Visa scheme for foreign drivers discussed in behind the door talks

London, UK: Talks at government level have explored the idea of creating a short-term visa scheme for foreign lorry drivers to help with the driver shortage crisis, according to press reports.

The industry has asked for visas to address the shortage which some have estimated to be as high as 100,000. It wants drivers to be added to the so-called Shortage Occupations list, allowing them to qualify for a skilled worker visa.

However, the Home Office denied that there were plans to introduce the visas. The Telegraph reports that the Home Office is strongly opposed to relaxing controls, which were tightened when free movement ended with Brexit, It is understood that Department for Transport officials have demanded compelling evidence from the industry to prove the value of a temporary visa scheme.

“We need long-term solutions to recruit a new generation of British lorry drivers into the trade, but short-term there is an urgent need for foreign drivers to be allowed in, under the Shortage Occupations list,” said Rod McKenzie, policy director at the Road Haulage Association (RHA).

One measure that the government has recently introduced is a temporary extension to drivers’ hours.

“Extending lorry drivers’ hours, as the government is doing, is a bad idea. Tired drivers don’t make better drivers or safer roads,” McKenzie said.

Logistics UK and the RHA have criticised claims by transport minister Baroness Vere that hauliers have ignored government warnings to prepare for the driver shortage for the last five years. In a House of Lord’s debate on the driver shortage issue Vere said: “I have been roads minister now for two years, and I had this conversation [about driver shortages] with the haulage sector two years ago.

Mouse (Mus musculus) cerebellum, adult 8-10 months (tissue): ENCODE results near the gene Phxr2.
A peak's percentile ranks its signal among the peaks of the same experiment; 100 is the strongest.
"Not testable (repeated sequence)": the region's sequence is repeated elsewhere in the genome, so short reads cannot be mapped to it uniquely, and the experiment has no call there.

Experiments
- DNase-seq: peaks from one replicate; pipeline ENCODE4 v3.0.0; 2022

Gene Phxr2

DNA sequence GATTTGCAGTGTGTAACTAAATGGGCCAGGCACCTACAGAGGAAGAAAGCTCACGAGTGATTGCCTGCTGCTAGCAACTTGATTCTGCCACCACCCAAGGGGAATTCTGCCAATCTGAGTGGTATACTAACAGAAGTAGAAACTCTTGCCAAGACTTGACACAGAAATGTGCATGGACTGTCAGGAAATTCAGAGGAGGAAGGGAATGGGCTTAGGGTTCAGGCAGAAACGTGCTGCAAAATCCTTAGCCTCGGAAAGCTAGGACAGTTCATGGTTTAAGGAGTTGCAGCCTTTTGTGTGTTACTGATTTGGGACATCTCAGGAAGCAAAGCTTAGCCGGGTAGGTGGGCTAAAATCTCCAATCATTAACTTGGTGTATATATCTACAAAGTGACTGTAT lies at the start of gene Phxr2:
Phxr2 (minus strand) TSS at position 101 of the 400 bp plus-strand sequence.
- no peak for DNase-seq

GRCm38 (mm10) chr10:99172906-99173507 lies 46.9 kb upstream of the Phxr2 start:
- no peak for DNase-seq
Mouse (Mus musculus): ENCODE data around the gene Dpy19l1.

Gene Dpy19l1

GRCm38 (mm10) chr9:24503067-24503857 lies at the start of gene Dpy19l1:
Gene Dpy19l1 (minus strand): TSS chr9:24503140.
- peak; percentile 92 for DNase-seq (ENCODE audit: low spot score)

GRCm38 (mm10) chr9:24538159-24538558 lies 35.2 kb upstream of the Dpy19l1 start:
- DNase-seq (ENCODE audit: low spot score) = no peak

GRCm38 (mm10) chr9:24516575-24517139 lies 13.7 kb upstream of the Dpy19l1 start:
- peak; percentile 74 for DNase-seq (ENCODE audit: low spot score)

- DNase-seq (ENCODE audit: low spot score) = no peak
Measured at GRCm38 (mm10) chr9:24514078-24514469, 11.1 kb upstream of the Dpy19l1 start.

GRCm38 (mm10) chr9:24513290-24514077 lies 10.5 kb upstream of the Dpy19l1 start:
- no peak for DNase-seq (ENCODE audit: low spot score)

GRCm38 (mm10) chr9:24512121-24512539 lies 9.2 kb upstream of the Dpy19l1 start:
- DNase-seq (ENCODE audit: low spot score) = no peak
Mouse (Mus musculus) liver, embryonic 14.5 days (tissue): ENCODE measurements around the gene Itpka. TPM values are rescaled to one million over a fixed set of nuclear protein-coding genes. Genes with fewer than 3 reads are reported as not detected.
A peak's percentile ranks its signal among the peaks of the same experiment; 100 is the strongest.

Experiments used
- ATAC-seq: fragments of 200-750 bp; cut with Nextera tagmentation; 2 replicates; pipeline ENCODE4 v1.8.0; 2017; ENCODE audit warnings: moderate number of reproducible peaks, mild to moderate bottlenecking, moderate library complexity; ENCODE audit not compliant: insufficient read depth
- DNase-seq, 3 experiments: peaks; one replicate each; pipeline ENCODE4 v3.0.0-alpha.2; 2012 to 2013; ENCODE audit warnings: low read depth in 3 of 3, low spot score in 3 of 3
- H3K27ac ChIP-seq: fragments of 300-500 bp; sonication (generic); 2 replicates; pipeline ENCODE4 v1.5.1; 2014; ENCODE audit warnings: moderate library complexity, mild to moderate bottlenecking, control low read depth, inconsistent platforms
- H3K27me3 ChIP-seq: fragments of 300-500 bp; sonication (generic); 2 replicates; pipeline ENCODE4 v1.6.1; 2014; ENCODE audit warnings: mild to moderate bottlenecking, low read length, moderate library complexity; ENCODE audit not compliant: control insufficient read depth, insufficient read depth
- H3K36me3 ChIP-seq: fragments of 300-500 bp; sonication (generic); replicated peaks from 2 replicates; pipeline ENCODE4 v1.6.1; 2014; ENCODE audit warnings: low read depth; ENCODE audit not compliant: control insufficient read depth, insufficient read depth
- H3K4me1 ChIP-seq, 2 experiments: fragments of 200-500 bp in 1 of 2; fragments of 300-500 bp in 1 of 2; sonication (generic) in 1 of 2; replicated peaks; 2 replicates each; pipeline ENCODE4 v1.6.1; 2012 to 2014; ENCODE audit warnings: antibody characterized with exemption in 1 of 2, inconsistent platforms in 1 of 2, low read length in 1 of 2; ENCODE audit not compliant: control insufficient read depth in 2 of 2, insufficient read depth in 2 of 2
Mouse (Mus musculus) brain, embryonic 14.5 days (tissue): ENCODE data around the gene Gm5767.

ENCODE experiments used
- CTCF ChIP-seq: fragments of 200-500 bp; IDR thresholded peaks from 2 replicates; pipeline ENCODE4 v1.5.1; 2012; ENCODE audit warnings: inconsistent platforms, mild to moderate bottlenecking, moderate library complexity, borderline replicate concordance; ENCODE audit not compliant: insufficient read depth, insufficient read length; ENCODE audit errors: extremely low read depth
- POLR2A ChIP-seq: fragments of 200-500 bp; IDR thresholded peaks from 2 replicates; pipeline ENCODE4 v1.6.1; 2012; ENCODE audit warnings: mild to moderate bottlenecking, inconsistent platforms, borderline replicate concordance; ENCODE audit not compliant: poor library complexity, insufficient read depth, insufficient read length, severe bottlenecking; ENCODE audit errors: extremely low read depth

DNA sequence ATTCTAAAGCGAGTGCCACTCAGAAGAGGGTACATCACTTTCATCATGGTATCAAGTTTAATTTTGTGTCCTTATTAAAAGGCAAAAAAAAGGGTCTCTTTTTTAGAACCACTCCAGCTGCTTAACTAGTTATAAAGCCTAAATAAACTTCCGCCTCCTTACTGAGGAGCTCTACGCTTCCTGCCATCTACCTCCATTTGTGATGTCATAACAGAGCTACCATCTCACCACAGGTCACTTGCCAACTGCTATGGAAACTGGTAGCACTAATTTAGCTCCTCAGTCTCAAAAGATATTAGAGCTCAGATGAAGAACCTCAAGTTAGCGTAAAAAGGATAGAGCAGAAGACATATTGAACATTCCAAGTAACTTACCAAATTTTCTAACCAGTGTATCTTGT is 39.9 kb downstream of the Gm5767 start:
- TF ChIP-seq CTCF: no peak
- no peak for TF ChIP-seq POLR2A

“The TSC [Transport Select Committee] issued a report in 2016, pointing out exactly what the sector needed to do to address the shortage it had then, and yet still not enough has been done.”

She said hauliers had saved millions of pounds from the government suspending the HGV levy last year, stressing that this should be put into training more drivers.

However, McKenzie accused Baroness Vere of trying to blame the haulage industry for driver shortage.
He said: “We find Baroness Vere’s comments extremely unhelpful and likely to engender more hostility from our members who already see government as complacent in tackling the driver shortage.”

Elizabeth de Jong, policy director at Logistics UK, said: “Baroness Vere said that the Transport Select Committee report from 2016 included several actions to for industry to address the issue. However, our submission to that committee inquiry asked for many of the same solutions from government that we are still campaigning for today.

“For instance, in 2016 we asked for government to make HGV Driver and other Level 2 courses eligible under the Advanced Learner Loan. We also urged government to provide safe and secure parking spaces to give people additional confidence to enter the sector. Six years on, we are no further forward on either of these requests.”


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